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Here's what you need to know about the calm kapha dosha. Want to know which dosha you are? Take our quiz.
Kapha's elements are water and earth, and the phrase that best sums up kapha is 'laid-back'.
Kaphas take their time to do everything, valuing the status quo and mulling things over for a long time before making a decision. If you're a kapha you'll recognise that you're a slow eater, slow walker and deep sleeper.
A Renaissance-style beauty – curvaceous figure and pale skin – is very kapha in a woman. Kaphas are recognisably well built and thick set, with a tendency to gain weight easily. You're the type to declare that you only have to look at a cake and you'll pile on the pounds.
You can be a moderate weight and build and still be predominantly kapha (and if you're a vata-kapha, you could well be thin), but, since any excess weight is slow to shift, obesity is a classic tell-tale sign of a kapha imbalance.
Slow and steady, kaphas have the strongest stamina of the doshas – and your steadiness flows through every aspect of your personality. You're likely to have a slow and deliberate speaking manner, and to be calm, self-contained and unruffled.
It takes a lot to make you angry and your instinct is to maintain peace around yourself. As in everything else you do, you're slow to part with things, meaning you save money and store possessions.
As a kapha you're also naturally affectionate, tolerant and forgiving. This is an earthy dosha, and kapha women are natural earth mothers, rarely shaken in a crisis.
Kaphas have a high pain threshold, which means they are slow to go to the doctor, but when they do need medical help it is most likely because of an issue brought on by weight gain (a sign of kapha imbalance), or chest or sinus conditions.
Kapha controls moist tissues around the body, and this means that an imbalance will result in issues like sinus congestion, chest colds and allergies.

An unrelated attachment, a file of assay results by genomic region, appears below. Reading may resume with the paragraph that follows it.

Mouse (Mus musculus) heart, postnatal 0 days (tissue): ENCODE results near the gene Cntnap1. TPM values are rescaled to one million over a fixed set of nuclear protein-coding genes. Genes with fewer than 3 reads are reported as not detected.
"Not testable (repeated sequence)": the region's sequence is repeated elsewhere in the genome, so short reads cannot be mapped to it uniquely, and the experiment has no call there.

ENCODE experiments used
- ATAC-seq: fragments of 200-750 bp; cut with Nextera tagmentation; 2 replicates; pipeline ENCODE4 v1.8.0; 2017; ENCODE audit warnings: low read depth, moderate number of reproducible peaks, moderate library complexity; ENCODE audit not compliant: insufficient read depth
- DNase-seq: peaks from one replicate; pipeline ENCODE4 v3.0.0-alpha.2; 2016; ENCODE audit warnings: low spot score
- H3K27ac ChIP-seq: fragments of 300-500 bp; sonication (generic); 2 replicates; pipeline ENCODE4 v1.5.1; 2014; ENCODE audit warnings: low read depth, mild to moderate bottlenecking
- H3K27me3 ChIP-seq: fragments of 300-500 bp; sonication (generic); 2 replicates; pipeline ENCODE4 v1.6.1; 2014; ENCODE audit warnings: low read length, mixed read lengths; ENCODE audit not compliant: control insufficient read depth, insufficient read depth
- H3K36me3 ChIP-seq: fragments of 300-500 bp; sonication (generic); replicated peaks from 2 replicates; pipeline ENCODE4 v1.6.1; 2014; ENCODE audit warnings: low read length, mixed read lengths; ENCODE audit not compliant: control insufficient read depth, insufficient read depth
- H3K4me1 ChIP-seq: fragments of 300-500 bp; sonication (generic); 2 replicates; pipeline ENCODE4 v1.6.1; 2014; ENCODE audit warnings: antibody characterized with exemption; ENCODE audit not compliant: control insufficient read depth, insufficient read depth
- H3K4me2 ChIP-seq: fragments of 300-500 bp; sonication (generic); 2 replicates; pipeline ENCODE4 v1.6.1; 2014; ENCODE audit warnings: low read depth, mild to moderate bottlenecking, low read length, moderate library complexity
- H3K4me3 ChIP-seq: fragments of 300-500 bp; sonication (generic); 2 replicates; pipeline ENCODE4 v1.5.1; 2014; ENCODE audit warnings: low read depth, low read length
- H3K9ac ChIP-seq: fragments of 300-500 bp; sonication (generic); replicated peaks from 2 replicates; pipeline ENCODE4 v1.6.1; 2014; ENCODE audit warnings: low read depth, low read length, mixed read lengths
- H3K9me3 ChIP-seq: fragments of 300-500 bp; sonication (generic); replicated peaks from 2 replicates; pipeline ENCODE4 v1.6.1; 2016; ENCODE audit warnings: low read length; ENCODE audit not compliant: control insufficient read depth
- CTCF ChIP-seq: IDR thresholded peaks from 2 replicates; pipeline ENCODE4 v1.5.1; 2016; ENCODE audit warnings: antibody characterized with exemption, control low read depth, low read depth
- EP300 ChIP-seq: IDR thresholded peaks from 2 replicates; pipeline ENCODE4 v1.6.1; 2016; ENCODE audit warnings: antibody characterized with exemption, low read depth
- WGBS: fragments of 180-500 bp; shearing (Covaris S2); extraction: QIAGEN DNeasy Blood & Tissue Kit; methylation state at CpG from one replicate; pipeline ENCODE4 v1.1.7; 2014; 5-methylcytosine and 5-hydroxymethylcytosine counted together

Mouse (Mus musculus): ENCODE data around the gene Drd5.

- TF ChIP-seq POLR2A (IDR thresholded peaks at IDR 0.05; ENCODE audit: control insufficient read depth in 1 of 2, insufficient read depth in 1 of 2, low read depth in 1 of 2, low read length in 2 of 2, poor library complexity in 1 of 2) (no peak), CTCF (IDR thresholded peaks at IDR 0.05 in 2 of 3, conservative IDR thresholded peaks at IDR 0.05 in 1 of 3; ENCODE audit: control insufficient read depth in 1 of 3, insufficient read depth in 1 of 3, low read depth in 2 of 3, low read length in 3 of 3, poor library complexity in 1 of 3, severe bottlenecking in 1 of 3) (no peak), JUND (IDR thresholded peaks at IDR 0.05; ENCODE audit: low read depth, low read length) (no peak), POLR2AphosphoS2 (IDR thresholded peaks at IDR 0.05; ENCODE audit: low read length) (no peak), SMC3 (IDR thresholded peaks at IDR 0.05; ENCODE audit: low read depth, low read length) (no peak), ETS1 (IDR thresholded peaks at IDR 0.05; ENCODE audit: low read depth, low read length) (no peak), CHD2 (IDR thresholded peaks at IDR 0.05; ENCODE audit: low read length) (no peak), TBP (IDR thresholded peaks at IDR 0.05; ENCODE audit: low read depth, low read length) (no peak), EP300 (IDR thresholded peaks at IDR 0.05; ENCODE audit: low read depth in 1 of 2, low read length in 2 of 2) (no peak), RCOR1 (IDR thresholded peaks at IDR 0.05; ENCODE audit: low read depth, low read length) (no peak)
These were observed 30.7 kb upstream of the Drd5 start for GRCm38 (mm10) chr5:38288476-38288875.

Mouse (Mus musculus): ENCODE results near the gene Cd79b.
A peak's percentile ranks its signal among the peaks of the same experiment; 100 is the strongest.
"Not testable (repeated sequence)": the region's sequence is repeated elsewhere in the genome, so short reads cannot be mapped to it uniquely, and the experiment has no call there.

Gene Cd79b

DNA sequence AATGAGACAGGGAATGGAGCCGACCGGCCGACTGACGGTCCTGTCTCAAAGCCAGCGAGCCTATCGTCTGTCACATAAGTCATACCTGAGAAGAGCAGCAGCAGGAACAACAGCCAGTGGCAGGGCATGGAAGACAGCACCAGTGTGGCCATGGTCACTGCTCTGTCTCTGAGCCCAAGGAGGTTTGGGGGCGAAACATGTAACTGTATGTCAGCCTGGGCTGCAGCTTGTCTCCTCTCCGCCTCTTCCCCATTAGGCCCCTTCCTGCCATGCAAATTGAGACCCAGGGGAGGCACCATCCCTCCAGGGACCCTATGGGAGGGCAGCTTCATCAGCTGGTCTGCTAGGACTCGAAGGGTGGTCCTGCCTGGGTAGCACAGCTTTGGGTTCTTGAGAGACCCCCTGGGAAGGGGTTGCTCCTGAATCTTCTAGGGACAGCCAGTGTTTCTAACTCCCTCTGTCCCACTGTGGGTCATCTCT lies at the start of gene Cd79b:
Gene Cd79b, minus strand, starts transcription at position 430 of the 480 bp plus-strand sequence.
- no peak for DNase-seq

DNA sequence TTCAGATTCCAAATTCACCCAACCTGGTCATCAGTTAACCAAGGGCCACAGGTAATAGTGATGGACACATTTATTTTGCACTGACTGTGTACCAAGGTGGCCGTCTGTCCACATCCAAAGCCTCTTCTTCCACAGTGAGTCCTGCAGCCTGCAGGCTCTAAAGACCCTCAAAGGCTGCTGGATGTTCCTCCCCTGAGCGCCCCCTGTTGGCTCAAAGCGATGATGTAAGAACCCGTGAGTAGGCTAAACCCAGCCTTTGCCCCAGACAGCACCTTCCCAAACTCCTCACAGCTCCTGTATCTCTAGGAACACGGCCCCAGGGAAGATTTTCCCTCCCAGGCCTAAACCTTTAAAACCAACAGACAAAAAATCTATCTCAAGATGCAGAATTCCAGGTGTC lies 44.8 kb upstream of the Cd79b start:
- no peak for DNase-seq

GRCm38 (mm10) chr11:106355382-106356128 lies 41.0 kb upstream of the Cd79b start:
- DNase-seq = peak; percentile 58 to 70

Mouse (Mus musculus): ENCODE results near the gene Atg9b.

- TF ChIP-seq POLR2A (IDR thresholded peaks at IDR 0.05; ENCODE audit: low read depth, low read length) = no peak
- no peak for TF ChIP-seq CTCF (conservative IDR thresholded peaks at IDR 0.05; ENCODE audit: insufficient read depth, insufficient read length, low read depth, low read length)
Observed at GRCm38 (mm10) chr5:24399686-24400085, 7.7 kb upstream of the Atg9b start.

The slow-acting side of kapha can make you complacent, even when your dosha is balanced, and stress can trigger any kapha's natural inclination to procrastinate. If someone is going to be late for the party, it is the kapha!
Greed and overattachment are negative sides to this dosha, along with stubbornness, laziness and lethargy. If you are a kapha, you need to make an effort to seek out stimulation and progress in your life to bring out your vitality. Stagnant situations encourage inertia, and a lack of exercise, overeating, and repetitive work can cause your dosha to spiral out of control, bringing out the worst in you.
The golden rule for kaphas is 'Eat less than you think you want to.' Kaphas easily overeat and gain weight without trying. Their digestion is slow and sluggish and their sweet tooth encourages this.
If you're a kapha, you'll need to make a conscious effort to avoid the sugary foods you're naturally drawn to. To balance your metabolism, start your day with a glass of warm water, and eat more pulses, vegetables and lean protein casseroles. Stick to two meals a day, with your evening meal four hours or more before you go to bed.
Kaphas love their sleep! But, while we all need to get a good night's sleep, too much sleep can unbalance kapha, encouraging the negative sides to the dosha. Make an effort to stick to an eight-hour night – it's too easy for you to sleep for longer than this.
Use natural light to wake you up in the morning. If you find it hard to get going, as many kaphas do, do a few rounds of the yoga sun salutation, or go for a walk outdoors, to invigorate you and help to reset your circadian rhythm.
Kapha's steady energy and stamina exceeds those of other doshas, and you are slow to tire. You can take on heavy jobs, and – when you're in balance – you'll remain energetic right through to the late evening. To prevent sluggishness and inertia from setting in, try steady exercise, such as swimming or long-distance walking. These will appeal to your stamina and help offset the weight gain that can come all too easily to you.
Kapha is balanced by pungent, astringent and bitter tastes, explains Dr Prasanna Kerur, Ayurvedic physician at the Ayush Wellness Spa in Jersey. "Try ginger, cloves, cinnamon, cardamom, turmeric, cumin, black pepper, peppermint, tulsi, liquorice, and fenugreek." Boswellia and black seed oil are also known to balance kapha.
"Always seek medical advice before taking a herbal remedy if you have a known medical condition, or you are taking other medicines."
Karen is a freelance health journalist and author/editor of 14 health books. She is a member of the Medical Journalists' Association and her features have appeared in various publications including Woman's Own and the Guardian.
Find out more about Karen Evennett.